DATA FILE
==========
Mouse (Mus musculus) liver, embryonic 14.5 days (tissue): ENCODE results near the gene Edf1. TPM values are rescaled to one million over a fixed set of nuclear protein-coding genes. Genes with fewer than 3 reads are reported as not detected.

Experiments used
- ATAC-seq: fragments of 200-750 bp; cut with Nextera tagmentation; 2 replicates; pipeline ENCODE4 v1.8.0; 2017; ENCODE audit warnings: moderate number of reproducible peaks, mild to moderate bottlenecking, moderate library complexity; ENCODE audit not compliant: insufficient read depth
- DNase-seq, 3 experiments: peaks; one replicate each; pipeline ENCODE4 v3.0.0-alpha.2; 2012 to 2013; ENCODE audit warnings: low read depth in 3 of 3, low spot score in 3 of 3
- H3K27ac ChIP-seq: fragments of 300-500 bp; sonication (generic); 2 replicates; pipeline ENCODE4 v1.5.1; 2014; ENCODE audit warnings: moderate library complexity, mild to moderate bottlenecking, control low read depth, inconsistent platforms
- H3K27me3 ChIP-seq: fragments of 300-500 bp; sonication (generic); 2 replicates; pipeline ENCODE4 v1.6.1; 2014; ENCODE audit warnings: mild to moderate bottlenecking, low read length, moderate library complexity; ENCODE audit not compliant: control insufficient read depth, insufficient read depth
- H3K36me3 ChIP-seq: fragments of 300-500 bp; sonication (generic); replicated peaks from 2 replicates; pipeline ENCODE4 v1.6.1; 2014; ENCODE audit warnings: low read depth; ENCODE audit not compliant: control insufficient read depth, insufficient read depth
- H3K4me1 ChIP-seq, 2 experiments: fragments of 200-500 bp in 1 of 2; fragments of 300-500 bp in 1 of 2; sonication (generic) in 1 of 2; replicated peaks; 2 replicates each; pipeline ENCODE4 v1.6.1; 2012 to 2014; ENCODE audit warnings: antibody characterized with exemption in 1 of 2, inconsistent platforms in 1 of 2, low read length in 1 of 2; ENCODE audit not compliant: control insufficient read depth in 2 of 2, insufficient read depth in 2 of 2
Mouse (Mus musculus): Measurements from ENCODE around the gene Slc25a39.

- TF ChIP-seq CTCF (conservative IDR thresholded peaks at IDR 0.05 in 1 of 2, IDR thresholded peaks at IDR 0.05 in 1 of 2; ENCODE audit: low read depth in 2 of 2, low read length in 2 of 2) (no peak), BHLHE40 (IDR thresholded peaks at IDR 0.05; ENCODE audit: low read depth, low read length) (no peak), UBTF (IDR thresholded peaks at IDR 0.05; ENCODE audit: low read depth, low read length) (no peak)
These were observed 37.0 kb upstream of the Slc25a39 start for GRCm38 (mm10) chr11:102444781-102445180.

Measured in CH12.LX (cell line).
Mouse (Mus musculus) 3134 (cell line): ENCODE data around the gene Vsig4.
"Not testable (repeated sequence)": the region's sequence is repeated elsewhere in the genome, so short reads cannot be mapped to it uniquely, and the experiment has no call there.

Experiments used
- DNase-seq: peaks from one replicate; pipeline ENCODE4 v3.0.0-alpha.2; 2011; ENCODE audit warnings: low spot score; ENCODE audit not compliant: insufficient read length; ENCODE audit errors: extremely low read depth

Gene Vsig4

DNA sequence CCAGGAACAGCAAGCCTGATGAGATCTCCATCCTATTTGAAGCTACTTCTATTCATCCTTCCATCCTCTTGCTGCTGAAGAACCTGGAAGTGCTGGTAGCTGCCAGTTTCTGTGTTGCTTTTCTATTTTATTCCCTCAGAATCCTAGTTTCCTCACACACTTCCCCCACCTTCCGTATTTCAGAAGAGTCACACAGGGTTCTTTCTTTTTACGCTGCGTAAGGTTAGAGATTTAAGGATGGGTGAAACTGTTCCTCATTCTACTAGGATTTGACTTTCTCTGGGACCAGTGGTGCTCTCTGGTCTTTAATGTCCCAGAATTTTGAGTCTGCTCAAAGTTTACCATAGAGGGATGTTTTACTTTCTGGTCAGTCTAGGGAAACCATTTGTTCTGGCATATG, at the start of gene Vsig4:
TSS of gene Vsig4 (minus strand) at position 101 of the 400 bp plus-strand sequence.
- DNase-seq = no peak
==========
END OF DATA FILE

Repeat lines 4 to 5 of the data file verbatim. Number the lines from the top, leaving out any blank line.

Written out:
- DNase-seq, 3 experiments: peaks; one replicate each; pipeline ENCODE4 v3.0.0-alpha.2; 2012 to 2013; ENCODE audit warnings: low read depth in 3 of 3, low spot score in 3 of 3
- H3K27ac ChIP-seq: fragments of 300-500 bp; sonication (generic); 2 replicates; pipeline ENCODE4 v1.5.1; 2014; ENCODE audit warnings: moderate library complexity, mild to moderate bottlenecking, control low read depth, inconsistent platforms